By Nicole D. Prysby, J.D.
Denying an employer’s motion for summary judgment against an employee’s ADA discrimination claim, a federal district court in Pennsylvania found triable issues on whether he could perform the essential functions of his job if accommodated with short-term medical leave, given that he had done so for years. There were also triable issues on whether the reason for his termination (failure to timely provide a medical certification) was pretextual, given misleading communications from his employer and his supervisor’s stated desire to have him terminated around the same time he requested medical leave (Gilbert v. Kimberly-Clark Pennsylvania, LLC, October 25, 2018, Slomsky, J.).
Medical leave for gout. The employee worked on a receiving dock, operating a forklift, unloading packages, and entering data into Kimberly-Clark’s computer system. In 2000, he was diagnosed with gout, for which he took several medical leaves of absence. His regular practice was to first exhaust his accrued vacation time before requesting leave, in the hope that the vacation time would be sufficient to recover. In February 2015, he experienced a gout flare-up that rendered him unable to work. He initially missed work by using his accrued vacation time. On March 30, he had exhausted his vacation but was still unable to return. On April 20, he asked about taking medical (disability) leave and contacted the employer’s benefits administrator to request leave. On April 30, the administrator informed him that he should return a physician statement by May 30. On May 4, the employer placed the employee on an unpaid leave of absence pending the approval of his leave request.
Attempts to provide medical documentation. On June 3, the employee hadn’t provided the physician statement and the employer sent a reminder. On June 10, he went to the emergency room to seek treatment for his gout and faxed a record of the visit to the employer. That record did not contain the information requested in the physician statement (e.g., when he could return to work). On June 25, the employee’s physician submitted the requested statement, discussing the employee’s symptoms as they existed on June 18. He did not reference or discuss the symptoms from March 30 to June 18.
Termination. Meanwhile, on June 19, the benefits administrator informed the employer that it denied the claim for lack of documentation. Despite the denial, on June 25, the employer informed the employee that he was on an unapproved leave since he had failed to provide any medical certification. The letter stated that he needed to provide the certification as soon as possible to ensure that his employment was not administratively ended and that failure to do so by July 6 would indicate that he had abandoned his job. On July 2, the employer again requested medical documentation, which the employee did not provide. The benefits administrator again denied the claim. It had received the June 25 physician statement but stated that no medical record indicated what limitations precluded the employee from working as of his date of disability, March 30, 2015. The employee was terminated on July 20 for violation of the company’s attendance policy.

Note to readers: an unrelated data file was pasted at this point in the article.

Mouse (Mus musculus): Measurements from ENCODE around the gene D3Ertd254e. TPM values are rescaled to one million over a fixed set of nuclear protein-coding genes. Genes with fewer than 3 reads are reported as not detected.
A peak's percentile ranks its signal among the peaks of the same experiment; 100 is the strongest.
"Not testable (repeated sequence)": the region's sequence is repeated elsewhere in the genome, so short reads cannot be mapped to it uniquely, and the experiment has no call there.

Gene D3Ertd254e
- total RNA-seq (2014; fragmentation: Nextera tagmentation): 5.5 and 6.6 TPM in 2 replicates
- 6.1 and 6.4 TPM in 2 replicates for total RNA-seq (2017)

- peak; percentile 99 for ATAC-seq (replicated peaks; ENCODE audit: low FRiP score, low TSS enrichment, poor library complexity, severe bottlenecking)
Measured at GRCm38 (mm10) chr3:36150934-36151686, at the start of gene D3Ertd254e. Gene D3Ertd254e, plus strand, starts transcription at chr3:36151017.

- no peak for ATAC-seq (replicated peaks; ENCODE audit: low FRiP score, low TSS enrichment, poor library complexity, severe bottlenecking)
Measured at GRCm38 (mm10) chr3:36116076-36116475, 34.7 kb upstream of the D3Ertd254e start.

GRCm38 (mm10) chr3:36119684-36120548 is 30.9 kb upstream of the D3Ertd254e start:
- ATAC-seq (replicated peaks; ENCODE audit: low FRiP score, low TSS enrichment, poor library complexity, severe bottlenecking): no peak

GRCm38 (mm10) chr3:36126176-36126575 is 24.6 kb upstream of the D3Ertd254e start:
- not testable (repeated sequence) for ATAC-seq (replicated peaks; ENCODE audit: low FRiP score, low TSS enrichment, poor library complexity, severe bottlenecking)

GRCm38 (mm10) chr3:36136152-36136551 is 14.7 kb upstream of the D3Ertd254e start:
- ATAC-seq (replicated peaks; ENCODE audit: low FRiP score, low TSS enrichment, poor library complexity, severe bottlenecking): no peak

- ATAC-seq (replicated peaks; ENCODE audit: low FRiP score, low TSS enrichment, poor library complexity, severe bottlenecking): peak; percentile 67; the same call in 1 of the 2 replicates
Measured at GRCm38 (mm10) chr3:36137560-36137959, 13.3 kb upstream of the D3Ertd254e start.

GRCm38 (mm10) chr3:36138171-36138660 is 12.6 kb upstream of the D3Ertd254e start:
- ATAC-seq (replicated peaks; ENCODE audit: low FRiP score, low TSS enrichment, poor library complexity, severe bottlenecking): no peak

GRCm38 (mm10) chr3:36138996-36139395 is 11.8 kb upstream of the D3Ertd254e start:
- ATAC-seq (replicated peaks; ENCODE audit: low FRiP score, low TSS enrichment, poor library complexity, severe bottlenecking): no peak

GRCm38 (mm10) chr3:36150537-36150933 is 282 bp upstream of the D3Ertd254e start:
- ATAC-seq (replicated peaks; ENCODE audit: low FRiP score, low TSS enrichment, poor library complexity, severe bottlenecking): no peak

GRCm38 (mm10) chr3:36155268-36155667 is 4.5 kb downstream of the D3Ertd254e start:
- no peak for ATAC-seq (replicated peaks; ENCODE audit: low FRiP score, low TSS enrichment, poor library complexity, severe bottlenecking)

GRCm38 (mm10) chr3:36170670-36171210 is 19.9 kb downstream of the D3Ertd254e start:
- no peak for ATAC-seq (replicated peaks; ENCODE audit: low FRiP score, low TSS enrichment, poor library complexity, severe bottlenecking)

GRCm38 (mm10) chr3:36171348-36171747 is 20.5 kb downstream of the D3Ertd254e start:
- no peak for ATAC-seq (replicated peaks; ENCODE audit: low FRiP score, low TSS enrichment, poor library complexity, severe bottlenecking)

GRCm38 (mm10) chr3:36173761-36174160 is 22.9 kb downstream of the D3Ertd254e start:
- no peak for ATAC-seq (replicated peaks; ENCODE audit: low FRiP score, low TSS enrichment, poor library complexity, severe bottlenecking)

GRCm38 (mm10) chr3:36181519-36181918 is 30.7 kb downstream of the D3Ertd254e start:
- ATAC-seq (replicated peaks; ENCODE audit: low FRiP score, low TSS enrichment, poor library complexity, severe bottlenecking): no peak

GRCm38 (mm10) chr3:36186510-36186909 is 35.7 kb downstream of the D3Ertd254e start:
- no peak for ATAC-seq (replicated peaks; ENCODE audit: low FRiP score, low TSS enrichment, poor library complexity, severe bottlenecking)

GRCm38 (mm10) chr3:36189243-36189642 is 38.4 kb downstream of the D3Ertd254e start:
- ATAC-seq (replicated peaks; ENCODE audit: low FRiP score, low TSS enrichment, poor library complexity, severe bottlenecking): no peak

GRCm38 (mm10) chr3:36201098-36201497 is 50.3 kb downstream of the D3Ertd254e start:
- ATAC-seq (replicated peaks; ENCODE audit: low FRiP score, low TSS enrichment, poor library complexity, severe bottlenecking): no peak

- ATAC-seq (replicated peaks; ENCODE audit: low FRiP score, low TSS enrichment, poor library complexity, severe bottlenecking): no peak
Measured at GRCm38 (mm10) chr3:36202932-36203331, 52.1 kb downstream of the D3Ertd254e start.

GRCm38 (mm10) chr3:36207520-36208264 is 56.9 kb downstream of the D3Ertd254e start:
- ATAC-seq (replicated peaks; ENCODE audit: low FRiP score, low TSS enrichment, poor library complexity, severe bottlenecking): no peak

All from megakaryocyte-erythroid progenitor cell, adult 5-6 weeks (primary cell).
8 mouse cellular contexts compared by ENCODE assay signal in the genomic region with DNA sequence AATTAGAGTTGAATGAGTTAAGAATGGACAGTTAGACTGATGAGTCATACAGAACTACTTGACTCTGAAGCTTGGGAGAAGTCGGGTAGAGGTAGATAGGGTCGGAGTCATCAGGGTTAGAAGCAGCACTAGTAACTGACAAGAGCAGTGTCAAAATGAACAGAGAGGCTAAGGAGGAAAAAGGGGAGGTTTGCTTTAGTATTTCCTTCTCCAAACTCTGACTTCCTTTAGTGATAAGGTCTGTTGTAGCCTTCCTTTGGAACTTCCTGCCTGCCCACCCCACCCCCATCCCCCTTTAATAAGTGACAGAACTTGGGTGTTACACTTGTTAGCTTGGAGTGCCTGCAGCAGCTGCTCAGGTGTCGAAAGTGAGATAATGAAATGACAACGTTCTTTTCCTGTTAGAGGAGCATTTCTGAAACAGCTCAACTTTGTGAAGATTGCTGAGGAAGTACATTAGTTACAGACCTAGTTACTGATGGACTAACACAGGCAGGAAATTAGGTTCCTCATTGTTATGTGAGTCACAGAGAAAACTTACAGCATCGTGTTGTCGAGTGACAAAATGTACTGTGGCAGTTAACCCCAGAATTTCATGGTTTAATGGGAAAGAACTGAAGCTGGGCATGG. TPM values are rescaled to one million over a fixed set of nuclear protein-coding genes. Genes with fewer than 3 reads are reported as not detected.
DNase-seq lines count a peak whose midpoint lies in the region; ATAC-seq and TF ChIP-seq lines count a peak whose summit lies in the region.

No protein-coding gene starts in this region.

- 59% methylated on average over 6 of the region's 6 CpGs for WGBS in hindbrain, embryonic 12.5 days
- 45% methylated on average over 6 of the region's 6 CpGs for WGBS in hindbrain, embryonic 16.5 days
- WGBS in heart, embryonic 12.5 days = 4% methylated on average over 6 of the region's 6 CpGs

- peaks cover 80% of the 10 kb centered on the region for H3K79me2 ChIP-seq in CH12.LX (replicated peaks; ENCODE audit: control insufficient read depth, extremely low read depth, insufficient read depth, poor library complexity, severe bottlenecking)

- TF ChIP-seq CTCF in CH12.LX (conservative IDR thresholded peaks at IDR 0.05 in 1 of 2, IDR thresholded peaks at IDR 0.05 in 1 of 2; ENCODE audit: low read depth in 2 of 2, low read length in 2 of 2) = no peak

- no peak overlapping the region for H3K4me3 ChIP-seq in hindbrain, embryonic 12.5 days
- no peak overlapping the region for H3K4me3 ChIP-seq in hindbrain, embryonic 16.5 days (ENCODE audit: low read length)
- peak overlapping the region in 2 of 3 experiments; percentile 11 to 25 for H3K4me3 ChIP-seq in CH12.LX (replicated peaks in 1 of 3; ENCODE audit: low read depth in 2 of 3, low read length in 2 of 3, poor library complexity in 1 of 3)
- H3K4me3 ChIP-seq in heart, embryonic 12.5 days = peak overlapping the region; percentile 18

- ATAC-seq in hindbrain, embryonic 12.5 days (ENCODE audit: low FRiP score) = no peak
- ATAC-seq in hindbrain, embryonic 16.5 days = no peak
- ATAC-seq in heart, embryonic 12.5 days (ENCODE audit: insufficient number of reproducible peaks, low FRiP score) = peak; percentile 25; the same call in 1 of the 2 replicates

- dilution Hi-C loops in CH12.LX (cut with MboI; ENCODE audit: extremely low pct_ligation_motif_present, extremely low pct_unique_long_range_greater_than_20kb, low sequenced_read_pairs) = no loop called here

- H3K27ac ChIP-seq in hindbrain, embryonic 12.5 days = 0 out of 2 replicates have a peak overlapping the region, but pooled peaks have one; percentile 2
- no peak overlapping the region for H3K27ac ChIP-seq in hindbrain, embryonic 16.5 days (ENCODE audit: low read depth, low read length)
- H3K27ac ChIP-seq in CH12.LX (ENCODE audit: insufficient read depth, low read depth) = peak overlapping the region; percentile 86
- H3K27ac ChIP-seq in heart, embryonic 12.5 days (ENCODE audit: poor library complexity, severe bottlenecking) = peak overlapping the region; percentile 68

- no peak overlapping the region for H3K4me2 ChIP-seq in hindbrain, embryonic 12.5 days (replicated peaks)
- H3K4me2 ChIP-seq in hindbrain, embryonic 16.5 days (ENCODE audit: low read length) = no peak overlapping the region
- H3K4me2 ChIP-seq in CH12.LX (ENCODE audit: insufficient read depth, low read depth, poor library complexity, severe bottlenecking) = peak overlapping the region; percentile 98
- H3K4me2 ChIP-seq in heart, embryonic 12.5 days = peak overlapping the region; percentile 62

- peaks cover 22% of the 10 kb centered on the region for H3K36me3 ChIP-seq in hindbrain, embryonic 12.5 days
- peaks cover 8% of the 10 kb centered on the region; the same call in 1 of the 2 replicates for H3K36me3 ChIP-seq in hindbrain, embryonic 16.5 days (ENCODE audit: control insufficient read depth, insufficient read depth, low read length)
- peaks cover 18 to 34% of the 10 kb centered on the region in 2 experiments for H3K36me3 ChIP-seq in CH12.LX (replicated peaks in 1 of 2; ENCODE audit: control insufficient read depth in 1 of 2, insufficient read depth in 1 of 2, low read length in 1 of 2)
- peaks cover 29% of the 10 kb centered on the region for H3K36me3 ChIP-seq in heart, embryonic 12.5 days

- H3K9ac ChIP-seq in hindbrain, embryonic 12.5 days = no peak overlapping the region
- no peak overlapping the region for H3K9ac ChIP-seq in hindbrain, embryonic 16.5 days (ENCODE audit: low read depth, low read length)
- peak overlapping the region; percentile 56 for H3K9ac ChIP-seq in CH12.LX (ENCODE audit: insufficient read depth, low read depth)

ADA discrimination claim proceeds. Moving for summary judgment, the employer argued that the employee was not a qualified individual under the ADA, that it had a legitimate, nondiscriminatory reason for terminating him, and that he presented no evidence of pretext. Disagreeing, the court found that the employee possessed the prerequisites for his job and he presented evidence that he could have performed the essential functions had the employer allowed him the reasonable accommodation of a short-term medical leave of absence. While an indefinite and open-ended leave does not qualify as a reasonable accommodation, a short-term medical leave may qualify.
In addition, the employee’s long history with gout showed he could perform the essential functions of his job if given sufficient time out of work to recover from gout attacks. In 2013, the employer had accommodated the employee with short-term medical leave, after which he made a full return to work. Therefore, even though the employee remained out of work since February 2015, there was a genuine fact issue as to whether he might have returned to work following a short-term leave.
Also, while the failure to timely provide requested medical documentation was a legitimate reason for termination, the employee presented evidence that this was pretext. There was evidence that the employer knew on May 4 that he was on unapproved leave and purposefully delayed contacting him about it until June 5. And the language of the employer’s June 25 letter suggested that the benefits administrator had not yet denied the disability claim, which the employer knew to be false. Finally, the employee presented evidence that his supervisor and others spoke about their desire to have him terminated around the same time he was requesting medical leave. This was enough to go to trial on his ADA discrimination claim.
PHRA claims fail. On the other hand, the court agreed with the employer that the employee’s claims under the Pennsylvania Human Relations Act were time-barred because he did not request that the EEOC dual file his charge with the state until more 180 days after his termination, thus rendering his PHRA claim untimely.
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